A day after President Bush delivered an ultimatum to Iraq, three veteran diplomats addressed the situation in North Korea – another member of the “axis of evil” – in a forum discussion at the Business School yesterday.
Former Secretary of State Madeleine Albright, Korean Ambassador to the United States Yang Sung Chul and former U.S. Ambassador to Korea Donald Gregg, spoke at the forum, titled “Korea: Issues and Prospects.” The event filled Hale Auditorium with hundreds of students, professors and others concerned with the diplomatic conflict.
“We have the Iraq crisis going on now, and we may go into war by the end of the week,” said Albright, a distinguished scholar at the William Davidson Institute of the Business School. “But I think there is an even greater crisis, and that is the relationship that we have with North Korea.”
Albright said she believes the incredibly strong U.S. military will have no problems in delivering a victory over Iraq. Concerns should focus on the problems that will lie ahead in the war’s aftermath, she said. Although there are many differences between Iraq and North Korea, Albright said “these two crises unfortunately have become linked and I think they need to be looked at, to some extent, together.”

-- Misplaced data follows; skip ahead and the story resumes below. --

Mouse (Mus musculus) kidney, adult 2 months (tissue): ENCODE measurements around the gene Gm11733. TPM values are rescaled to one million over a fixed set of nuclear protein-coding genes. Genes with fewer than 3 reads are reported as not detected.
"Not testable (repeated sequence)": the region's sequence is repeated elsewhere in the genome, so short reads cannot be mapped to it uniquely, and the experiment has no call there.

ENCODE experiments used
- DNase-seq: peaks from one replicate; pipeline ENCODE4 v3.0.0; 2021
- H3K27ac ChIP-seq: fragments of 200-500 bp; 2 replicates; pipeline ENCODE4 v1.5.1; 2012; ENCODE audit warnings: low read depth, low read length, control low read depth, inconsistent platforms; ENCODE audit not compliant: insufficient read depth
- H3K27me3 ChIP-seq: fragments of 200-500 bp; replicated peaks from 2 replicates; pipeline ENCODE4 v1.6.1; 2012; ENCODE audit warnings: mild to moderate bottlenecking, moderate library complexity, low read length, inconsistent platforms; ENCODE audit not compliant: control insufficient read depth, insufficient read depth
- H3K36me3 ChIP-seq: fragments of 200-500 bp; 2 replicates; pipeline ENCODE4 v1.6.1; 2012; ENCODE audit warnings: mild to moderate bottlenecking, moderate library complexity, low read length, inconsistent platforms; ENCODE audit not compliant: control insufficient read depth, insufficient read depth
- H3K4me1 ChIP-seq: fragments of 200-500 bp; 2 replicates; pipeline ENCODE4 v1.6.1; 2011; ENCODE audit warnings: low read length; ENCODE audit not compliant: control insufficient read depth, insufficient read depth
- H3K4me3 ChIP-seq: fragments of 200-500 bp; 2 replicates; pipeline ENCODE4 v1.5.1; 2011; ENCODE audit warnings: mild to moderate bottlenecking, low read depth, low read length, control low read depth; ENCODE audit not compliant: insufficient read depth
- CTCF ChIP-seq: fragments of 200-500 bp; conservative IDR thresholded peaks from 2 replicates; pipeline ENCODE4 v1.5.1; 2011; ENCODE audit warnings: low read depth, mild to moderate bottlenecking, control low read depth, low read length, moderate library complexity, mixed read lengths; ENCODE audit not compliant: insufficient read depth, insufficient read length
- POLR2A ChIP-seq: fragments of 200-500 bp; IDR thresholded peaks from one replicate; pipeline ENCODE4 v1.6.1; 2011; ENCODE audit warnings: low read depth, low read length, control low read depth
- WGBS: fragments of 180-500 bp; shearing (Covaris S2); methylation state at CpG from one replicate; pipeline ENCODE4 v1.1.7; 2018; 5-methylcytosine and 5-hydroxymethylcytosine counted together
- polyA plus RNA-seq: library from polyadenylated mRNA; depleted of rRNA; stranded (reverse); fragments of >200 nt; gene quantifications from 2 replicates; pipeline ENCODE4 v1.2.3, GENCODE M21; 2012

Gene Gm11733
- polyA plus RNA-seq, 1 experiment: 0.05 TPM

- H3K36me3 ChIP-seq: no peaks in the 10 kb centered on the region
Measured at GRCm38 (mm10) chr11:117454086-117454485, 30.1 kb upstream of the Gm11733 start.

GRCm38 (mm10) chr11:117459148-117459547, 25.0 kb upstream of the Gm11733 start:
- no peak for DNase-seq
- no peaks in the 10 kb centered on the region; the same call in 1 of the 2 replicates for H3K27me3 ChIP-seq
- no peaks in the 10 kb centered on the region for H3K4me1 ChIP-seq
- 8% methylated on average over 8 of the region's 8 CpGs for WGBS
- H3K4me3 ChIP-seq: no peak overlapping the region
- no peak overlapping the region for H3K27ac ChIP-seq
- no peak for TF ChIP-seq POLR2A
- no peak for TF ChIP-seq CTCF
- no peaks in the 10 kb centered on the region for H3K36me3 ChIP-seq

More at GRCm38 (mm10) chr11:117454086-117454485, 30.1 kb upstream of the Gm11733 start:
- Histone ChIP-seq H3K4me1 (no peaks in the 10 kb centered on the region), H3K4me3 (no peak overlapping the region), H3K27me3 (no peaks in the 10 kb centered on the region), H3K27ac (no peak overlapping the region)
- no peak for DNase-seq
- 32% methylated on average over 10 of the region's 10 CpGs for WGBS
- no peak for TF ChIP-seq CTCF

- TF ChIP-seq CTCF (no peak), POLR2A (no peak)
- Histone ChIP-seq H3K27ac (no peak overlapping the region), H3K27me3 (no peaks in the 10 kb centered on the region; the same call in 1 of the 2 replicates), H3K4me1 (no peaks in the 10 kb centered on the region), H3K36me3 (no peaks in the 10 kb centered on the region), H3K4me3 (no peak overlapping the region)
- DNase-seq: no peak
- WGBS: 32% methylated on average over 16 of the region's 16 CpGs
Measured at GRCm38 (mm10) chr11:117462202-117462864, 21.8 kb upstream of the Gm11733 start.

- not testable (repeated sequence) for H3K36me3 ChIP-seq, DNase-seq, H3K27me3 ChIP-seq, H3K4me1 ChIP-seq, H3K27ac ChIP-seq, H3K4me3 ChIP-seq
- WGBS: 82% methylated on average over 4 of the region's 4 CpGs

President Bush linked Iraq and North Korea in last January’s State of the Union address. But Gregg said labeling Iraq, Iran and North Korea “the axis of evil” was a “terrible mistake” that put three heterogeneous countries together in the same category. In October, North Korea’s potential for threatening the world’s safety became apparent when it resumed the nuclear weapon program that it agreed to stop in 1994. The crisis intensified in January when the country announced its immediate withdrawal from the Nuclear Non-Proliferation Treaty.
Apart from being the highest-ranking woman in the history of the U.S. government, Albright is also the highest level American official who has ever met with Kim Jong Il, leader of North Korea.
Albright said her visit to North Korea in October 2000 was productive and that direct dialogues should be held with North Korea for the United States to make clear that its weapon development is unacceptable. “I have always believed that you have to talk to the other side if you want to be able to deliver a tough message,” she said.
Chul echoed Albright’s view and said, “dialogue and diplomacy is the most practical and rational response to the North Korea situation.”
He said the whole world should contribute to resolving the crisis.
“The United States together with China, Russia and the (European Union) must coordinate and cooperate with each other to achieve the end,” Chul added.